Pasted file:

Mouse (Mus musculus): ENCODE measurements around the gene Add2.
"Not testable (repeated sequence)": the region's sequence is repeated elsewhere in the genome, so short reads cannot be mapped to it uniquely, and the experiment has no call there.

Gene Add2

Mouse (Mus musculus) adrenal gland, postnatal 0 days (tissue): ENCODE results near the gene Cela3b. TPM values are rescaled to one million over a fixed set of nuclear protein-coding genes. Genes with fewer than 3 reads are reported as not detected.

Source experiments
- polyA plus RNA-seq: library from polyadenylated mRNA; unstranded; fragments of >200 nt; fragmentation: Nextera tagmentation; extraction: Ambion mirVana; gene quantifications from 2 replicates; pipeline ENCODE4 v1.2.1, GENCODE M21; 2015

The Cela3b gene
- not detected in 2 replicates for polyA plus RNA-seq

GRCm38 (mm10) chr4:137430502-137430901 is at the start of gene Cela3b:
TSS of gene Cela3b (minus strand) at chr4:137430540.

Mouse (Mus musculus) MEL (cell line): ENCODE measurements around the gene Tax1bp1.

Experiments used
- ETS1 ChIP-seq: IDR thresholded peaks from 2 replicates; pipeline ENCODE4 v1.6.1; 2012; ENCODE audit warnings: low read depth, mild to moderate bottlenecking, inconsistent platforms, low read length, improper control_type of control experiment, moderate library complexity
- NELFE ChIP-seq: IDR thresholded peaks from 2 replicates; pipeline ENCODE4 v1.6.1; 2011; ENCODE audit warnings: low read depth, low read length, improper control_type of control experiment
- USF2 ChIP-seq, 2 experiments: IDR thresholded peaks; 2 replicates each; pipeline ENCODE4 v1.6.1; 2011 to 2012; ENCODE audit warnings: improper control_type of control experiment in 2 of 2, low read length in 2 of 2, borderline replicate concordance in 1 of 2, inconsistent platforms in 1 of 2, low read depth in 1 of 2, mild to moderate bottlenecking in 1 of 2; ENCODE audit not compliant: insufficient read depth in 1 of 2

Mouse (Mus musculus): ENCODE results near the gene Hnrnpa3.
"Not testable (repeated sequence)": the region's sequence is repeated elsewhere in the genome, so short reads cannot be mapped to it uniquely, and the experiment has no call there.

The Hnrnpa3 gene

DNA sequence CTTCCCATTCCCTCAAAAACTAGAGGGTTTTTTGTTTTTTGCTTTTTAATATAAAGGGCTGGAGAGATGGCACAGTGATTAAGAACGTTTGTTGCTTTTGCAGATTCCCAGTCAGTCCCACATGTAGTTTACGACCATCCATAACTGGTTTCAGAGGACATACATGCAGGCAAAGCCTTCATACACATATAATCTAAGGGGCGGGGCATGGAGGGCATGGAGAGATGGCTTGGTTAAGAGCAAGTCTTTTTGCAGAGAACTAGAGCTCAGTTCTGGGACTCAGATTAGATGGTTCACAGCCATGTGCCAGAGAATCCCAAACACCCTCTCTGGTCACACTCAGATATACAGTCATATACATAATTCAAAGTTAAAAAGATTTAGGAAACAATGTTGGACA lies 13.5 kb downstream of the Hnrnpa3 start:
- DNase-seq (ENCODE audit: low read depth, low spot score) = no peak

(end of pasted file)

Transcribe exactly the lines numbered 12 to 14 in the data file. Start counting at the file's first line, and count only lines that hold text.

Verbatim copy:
Experiments used
- ETS1 ChIP-seq: IDR thresholded peaks from 2 replicates; pipeline ENCODE4 v1.6.1; 2012; ENCODE audit warnings: low read depth, mild to moderate bottlenecking, inconsistent platforms, low read length, improper control_type of control experiment, moderate library complexity
- NELFE ChIP-seq: IDR thresholded peaks from 2 replicates; pipeline ENCODE4 v1.6.1; 2011; ENCODE audit warnings: low read depth, low read length, improper control_type of control experiment